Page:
Published on December 14th, 2012 | by Contributing Author3
Why Your Pay-Per-Click Campaigns Fail
As an online advertiser, you may run into a variety of issues with your pay-per-click (PPC) campaigns. Determining where the problem lies will give you a good indication of where to start and how to address problems. Below we’ve listed common pay-per-click campaign failure scenarios you may have dealt with, and how to fix them:
My impressions and/or clicks have been falling.
The first thing we recommend is to make sure your campaign isn’t reaching its daily budget (not reaching your daily budget is a good thing). If it is, simply increase your daily budget allotment to be able to gain more impressions. If your budget doesn’t allow room for flexibility, try reducing your average CPC’s (cost-per-clicks) for certain keywords and see how they perform at lower positions.
Your competitors may also be bidding on the same keywords you are. If they’re outbidding you, it could force your campaign into a lower position, resulting in less impressions and clicks. If your average CPC and position remain steady, check to see if you’ve added negative keywords that may be blocking your ads from showing for particular search queries. (Google has recently added a number of alerts to let you know if negative keywords are affecting your campaigns.)
My Quality Score is low or declining.
If your Quality Score has been dropping, or you simply want to improve a low score, here are a few areas you may want to check:
- Ads – Your ads may not be attracting enough clicks, therefore Google is giving you a low quality score. Try refreshing or testing new ads to see if Quality Score or CTRs (click-through-rates) improve. It’s also a good idea to add negative keywords into your campaigns/ad groups to limit unrelated or irrelevant searches. By testing new ad copy to see what works and focusing on relevancy, you’ll improve your CTR, which over time will improve your Quality Score.
- Landing Pages – Check your landing page to make sure your page is working properly and is relevant to your audience. If you’re currently sending all your visitors to your homepage, we recommend creating targeted landing pages for different campaigns and/or ad groups.
- Keywords – If you’ve recently added keywords to ad groups, check that they are relevant to the rest of the keywords in that ad group. If the keyword doesn’t match up with your ad messaging, it could drag down your Quality Score. Make sure you’re aware of any multiple meanings for your keywords, as searchers may be using them to find other products or topics. By utilizing negative keywords and match types, you will be able to minimize irrelevant search queries.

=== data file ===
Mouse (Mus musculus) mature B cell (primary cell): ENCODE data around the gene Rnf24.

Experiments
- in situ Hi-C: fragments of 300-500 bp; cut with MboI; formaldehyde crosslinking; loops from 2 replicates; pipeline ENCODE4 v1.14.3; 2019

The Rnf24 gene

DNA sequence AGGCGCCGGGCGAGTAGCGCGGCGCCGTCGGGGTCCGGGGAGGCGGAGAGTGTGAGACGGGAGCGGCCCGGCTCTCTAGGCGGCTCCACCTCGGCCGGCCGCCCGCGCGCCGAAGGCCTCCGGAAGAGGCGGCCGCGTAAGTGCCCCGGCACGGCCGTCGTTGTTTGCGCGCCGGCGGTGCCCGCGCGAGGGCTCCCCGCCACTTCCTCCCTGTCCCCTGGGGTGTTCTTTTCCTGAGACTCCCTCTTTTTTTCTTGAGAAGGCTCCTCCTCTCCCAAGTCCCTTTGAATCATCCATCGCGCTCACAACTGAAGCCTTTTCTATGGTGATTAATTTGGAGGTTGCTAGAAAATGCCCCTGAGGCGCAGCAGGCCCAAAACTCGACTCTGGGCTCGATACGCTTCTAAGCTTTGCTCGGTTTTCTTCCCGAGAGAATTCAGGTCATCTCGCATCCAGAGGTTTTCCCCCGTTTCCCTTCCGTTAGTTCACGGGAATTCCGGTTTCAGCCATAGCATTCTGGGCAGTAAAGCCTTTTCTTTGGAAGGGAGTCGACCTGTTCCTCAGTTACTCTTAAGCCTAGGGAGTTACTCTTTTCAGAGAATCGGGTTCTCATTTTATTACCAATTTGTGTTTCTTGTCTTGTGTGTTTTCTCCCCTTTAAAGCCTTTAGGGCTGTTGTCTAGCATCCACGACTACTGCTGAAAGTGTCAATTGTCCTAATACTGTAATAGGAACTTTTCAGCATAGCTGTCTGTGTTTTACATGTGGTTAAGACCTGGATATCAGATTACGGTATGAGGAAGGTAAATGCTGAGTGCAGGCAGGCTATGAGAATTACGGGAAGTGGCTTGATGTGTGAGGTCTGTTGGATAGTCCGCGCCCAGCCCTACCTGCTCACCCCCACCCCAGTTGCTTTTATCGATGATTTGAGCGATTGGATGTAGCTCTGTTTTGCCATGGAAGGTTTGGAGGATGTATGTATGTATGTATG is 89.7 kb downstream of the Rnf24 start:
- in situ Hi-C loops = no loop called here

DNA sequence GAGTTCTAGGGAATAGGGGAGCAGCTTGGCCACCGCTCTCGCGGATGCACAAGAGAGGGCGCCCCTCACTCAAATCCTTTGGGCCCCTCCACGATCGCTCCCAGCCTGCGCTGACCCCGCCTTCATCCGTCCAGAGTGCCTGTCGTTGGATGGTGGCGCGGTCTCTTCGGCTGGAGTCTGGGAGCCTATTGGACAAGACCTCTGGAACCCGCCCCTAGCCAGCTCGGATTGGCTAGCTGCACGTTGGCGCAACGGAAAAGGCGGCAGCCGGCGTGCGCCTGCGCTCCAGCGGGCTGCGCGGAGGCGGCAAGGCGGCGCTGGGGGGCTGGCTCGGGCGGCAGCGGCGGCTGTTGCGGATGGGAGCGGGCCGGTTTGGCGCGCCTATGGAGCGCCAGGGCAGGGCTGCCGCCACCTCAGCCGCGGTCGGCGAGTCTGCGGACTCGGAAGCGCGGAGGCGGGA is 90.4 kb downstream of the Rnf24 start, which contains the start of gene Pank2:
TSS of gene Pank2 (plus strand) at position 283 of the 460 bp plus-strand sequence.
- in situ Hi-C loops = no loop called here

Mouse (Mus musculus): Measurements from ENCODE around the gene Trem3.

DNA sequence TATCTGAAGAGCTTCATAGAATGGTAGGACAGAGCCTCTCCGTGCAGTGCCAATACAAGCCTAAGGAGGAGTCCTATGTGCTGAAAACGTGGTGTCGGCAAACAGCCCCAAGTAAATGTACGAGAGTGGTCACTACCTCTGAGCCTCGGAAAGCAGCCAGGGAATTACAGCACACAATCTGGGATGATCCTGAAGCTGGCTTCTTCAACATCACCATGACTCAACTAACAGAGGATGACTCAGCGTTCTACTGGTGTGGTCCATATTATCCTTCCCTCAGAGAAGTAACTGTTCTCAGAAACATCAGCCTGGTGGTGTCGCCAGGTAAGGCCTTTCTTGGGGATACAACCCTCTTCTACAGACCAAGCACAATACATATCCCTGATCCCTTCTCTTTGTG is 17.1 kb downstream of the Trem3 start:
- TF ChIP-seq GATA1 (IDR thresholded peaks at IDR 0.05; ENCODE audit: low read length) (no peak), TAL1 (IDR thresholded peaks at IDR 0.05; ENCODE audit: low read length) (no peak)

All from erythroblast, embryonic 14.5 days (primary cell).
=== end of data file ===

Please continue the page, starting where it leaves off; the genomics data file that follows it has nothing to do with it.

My Average Position has been dropping.
Your Average Position could drop for a few reasons, but most likely it comes down to your keyword bids and Quality Score. If your bids are too low you’ll be in a low position, and if your Quality Score is low, it could cost you more money to maintain your current position. Plain and simple, it’ll cost you more to maintain a higher position if Google believes your ad is not relevant to the searcher.
My Daily Spend has spiked and/or has been increasing.
This can happen every so often, especially with content and placement campaigns. PPC networks are always adding new partners into their content network, which may or may not bring you quality or relevant traffic. Check your placements (in Bing it’s known as a Publishers Report) to see if new domains have been added to your campaigns and are driving up your spend. If they aren’t converting, you can exclude your ads from showing up on their sites.
I’m receiving clicks but no conversions.
Similar to the example above, different placements can drive up your clicks without converting. First, check to see if there are any placements that can be excluded. If it’s an internationally targeted campaign, it’s always a good idea to exclude certain countries to eliminate fraudulent clicks. If you’ve recently set up conversion tracking, you should also check to see if your tracking codes were placed correctly. Improper codes could be giving you incorrect data. Additionally, similar to Quality Score, you may be focusing on keywords that simply generate clicks, but not conversions. This may happen if the keyword you’re bidding on is not relevant to your offering or if they are “top-of-funnel” keywords i.e., the keyword or query is more generic and the searcher may still be in the early stages of research, versus being ready to purchase.
My Click-Through-Rate is low or dropping.
If your CTR is dropping, it may mean your ads need to be refreshed. Over time ads may not be hitting the right points to draw interest from your audience. As always, we strongly suggest testing new ads periodically. Also, check for misspellings or typos that may be steering searchers away. If you’ve also noticed your average position has fallen, it could be that the ad is not seeing enough exposure to be effective.
These are some common problems that lots of advertisers run into with their pay-per-click campaigns. By first identifying the problem, it’ll be easier to determine where to look, and ultimately how to fix the issue. If you aren’t sure whether your campaigns are performing better or worse, PPC Hero has a great tutorial on how to analyze your account to see if you actually have a drop in performance.
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